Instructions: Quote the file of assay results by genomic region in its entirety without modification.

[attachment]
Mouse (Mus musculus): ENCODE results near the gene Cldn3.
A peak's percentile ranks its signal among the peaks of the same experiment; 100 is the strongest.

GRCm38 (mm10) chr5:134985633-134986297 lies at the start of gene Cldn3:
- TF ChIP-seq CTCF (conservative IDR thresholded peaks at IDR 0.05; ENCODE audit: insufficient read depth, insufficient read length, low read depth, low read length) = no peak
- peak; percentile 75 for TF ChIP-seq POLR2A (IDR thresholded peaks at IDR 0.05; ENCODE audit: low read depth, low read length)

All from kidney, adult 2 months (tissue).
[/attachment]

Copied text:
Mouse (Mus musculus): ENCODE results near the gene Cldn3.
A peak's percentile ranks its signal among the peaks of the same experiment; 100 is the strongest.

GRCm38 (mm10) chr5:134985633-134986297 lies at the start of gene Cldn3:
- TF ChIP-seq CTCF (conservative IDR thresholded peaks at IDR 0.05; ENCODE audit: insufficient read depth, insufficient read length, low read depth, low read length) = no peak
- peak; percentile 75 for TF ChIP-seq POLR2A (IDR thresholded peaks at IDR 0.05; ENCODE audit: low read depth, low read length)

All from kidney, adult 2 months (tissue).